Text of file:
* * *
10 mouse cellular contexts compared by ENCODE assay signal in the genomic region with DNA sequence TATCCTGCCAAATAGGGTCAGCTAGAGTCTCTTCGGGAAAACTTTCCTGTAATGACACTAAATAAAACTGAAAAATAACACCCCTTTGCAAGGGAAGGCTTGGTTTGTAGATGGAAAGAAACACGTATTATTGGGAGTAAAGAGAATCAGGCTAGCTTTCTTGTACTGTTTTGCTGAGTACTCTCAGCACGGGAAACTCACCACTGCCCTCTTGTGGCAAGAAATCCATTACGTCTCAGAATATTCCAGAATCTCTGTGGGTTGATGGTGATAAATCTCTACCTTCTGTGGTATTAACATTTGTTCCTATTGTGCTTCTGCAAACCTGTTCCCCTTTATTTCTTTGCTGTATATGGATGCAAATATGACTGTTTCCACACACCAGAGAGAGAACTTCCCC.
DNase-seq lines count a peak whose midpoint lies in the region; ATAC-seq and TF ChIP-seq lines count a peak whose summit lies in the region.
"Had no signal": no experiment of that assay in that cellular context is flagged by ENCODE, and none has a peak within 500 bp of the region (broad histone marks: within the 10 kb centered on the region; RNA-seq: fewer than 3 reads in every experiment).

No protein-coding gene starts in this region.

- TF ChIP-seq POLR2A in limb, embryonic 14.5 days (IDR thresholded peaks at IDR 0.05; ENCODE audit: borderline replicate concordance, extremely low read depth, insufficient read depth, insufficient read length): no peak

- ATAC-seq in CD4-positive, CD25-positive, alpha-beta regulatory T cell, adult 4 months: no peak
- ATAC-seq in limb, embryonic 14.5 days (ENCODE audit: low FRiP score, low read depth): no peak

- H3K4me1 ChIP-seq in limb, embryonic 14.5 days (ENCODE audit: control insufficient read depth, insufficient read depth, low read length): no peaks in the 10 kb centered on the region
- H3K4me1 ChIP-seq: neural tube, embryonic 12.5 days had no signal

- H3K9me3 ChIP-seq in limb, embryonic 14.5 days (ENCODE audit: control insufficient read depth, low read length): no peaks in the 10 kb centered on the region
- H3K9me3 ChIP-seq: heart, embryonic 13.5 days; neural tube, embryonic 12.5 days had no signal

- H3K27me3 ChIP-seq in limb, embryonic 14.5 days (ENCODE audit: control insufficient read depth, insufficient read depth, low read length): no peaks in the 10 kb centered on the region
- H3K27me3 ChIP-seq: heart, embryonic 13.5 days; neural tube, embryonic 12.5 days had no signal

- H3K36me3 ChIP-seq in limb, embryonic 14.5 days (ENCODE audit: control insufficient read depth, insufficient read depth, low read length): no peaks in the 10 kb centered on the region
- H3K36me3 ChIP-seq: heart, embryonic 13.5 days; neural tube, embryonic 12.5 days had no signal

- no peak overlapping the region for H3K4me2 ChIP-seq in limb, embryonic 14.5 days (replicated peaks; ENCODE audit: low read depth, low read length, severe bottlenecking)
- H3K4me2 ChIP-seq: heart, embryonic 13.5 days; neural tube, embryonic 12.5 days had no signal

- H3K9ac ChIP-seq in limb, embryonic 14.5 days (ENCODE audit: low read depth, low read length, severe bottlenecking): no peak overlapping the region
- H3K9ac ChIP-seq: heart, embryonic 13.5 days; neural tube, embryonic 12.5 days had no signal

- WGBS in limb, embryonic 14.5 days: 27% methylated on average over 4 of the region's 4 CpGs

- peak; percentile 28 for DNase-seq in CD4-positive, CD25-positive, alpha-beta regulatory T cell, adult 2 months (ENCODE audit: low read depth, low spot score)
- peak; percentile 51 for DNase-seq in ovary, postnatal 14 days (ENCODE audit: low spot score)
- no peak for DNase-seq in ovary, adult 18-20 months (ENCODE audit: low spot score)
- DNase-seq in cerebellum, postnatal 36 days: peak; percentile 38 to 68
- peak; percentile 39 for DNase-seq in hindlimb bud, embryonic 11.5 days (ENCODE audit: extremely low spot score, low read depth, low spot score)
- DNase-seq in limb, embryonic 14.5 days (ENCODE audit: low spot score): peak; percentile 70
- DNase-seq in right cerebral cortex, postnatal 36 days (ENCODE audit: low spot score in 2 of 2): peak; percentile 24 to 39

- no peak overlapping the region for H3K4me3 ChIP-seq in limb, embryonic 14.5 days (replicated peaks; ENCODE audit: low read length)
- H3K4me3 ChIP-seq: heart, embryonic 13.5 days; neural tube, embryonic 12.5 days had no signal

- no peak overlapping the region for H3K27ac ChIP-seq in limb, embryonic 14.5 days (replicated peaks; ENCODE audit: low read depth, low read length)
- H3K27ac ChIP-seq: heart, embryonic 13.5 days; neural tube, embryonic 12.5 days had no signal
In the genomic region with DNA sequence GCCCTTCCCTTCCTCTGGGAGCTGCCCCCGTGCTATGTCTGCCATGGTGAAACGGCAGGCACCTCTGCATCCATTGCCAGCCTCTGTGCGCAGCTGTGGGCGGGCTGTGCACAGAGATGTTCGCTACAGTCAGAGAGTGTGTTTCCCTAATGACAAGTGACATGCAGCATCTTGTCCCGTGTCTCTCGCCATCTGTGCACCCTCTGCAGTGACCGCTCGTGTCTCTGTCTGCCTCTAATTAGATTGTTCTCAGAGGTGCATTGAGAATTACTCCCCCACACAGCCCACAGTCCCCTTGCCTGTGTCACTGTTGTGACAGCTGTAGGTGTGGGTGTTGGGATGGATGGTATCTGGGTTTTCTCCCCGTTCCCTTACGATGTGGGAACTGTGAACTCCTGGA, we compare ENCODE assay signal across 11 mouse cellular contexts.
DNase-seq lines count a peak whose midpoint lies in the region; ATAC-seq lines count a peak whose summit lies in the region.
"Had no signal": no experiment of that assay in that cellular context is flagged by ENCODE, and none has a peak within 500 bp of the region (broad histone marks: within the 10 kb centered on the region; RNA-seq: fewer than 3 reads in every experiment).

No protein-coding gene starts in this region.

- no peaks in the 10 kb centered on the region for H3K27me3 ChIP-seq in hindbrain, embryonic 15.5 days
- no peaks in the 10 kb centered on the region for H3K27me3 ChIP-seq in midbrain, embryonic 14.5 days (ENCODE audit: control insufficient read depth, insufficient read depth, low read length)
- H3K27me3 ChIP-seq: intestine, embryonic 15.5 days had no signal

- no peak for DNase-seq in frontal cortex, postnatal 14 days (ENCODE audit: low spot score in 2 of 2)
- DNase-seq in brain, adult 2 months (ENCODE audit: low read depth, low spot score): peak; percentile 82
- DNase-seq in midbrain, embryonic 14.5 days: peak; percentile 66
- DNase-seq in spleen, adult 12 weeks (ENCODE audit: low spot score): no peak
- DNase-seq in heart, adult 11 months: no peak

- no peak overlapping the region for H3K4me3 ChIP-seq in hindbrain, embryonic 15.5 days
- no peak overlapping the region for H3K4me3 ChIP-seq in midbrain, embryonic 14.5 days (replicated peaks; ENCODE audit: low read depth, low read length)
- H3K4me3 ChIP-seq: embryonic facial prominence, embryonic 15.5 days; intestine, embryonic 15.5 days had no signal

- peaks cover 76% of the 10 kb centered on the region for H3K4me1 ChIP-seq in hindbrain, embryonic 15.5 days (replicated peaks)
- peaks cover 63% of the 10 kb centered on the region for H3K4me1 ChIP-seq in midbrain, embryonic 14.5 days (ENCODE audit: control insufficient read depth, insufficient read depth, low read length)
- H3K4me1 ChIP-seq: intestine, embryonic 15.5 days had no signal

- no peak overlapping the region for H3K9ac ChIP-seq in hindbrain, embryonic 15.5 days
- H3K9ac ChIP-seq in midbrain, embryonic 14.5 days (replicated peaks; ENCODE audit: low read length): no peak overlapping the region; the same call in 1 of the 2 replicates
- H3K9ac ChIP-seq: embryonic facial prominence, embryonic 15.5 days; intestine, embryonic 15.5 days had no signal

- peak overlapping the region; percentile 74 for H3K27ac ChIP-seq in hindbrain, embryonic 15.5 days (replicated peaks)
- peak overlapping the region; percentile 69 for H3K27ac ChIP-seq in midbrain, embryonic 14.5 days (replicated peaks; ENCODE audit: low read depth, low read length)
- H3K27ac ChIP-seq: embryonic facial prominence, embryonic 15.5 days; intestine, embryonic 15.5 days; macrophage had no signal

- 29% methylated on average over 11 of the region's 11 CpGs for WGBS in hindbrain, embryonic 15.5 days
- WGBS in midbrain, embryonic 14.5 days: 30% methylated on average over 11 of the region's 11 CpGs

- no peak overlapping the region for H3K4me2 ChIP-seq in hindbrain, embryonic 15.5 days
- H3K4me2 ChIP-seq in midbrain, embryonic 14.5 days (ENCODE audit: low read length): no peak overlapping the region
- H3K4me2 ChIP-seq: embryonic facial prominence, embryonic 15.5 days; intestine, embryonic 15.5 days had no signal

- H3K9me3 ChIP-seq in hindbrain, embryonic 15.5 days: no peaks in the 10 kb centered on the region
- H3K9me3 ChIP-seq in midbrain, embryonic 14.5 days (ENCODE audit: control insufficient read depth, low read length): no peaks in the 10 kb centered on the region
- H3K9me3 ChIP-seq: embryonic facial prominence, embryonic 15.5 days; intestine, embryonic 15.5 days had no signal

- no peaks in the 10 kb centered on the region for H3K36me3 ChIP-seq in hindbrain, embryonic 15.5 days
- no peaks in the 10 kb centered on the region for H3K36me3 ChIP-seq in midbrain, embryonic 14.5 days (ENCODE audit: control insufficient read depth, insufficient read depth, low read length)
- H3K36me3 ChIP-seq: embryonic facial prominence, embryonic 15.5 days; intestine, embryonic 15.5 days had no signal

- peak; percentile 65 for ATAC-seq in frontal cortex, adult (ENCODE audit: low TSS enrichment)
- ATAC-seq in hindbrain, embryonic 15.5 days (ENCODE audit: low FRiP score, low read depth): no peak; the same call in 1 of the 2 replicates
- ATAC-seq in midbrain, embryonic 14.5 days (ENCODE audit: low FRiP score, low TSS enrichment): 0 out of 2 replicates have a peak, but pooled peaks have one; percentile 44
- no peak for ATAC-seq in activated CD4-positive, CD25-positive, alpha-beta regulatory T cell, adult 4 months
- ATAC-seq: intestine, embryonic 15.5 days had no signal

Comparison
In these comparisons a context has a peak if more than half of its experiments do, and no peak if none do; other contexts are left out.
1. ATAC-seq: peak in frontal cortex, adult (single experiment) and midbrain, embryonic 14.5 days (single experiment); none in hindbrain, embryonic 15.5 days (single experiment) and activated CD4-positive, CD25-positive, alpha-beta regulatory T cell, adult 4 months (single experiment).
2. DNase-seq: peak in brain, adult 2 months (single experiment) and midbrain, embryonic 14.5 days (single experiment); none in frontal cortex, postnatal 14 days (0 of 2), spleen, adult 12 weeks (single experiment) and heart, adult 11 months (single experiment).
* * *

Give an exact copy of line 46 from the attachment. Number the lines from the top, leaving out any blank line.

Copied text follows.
- H3K4me3 ChIP-seq: embryonic facial prominence, embryonic 15.5 days; intestine, embryonic 15.5 days had no signal